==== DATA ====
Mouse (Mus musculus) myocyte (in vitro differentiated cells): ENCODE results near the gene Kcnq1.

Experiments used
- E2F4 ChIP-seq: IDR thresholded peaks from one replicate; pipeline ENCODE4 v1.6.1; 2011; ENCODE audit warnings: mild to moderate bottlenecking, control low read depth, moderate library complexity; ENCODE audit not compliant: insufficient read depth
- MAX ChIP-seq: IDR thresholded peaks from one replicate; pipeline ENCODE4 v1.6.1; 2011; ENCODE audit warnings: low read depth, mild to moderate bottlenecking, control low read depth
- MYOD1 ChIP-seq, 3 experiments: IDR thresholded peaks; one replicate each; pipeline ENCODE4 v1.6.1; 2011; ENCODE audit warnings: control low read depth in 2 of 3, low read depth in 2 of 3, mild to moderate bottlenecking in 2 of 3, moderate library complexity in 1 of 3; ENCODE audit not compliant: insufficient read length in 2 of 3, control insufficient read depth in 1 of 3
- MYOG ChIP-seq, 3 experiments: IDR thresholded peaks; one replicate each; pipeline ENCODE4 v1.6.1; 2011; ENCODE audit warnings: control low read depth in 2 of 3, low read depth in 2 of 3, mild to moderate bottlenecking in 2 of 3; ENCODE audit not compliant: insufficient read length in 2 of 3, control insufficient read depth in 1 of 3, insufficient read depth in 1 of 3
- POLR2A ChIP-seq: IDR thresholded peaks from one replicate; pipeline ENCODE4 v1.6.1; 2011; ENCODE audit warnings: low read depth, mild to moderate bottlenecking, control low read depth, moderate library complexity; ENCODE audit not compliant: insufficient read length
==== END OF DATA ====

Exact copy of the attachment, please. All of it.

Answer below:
Mouse (Mus musculus) myocyte (in vitro differentiated cells): ENCODE results near the gene Kcnq1.

Experiments used
- E2F4 ChIP-seq: IDR thresholded peaks from one replicate; pipeline ENCODE4 v1.6.1; 2011; ENCODE audit warnings: mild to moderate bottlenecking, control low read depth, moderate library complexity; ENCODE audit not compliant: insufficient read depth
- MAX ChIP-seq: IDR thresholded peaks from one replicate; pipeline ENCODE4 v1.6.1; 2011; ENCODE audit warnings: low read depth, mild to moderate bottlenecking, control low read depth
- MYOD1 ChIP-seq, 3 experiments: IDR thresholded peaks; one replicate each; pipeline ENCODE4 v1.6.1; 2011; ENCODE audit warnings: control low read depth in 2 of 3, low read depth in 2 of 3, mild to moderate bottlenecking in 2 of 3, moderate library complexity in 1 of 3; ENCODE audit not compliant: insufficient read length in 2 of 3, control insufficient read depth in 1 of 3
- MYOG ChIP-seq, 3 experiments: IDR thresholded peaks; one replicate each; pipeline ENCODE4 v1.6.1; 2011; ENCODE audit warnings: control low read depth in 2 of 3, low read depth in 2 of 3, mild to moderate bottlenecking in 2 of 3; ENCODE audit not compliant: insufficient read length in 2 of 3, control insufficient read depth in 1 of 3, insufficient read depth in 1 of 3
- POLR2A ChIP-seq: IDR thresholded peaks from one replicate; pipeline ENCODE4 v1.6.1; 2011; ENCODE audit warnings: low read depth, mild to moderate bottlenecking, control low read depth, moderate library complexity; ENCODE audit not compliant: insufficient read length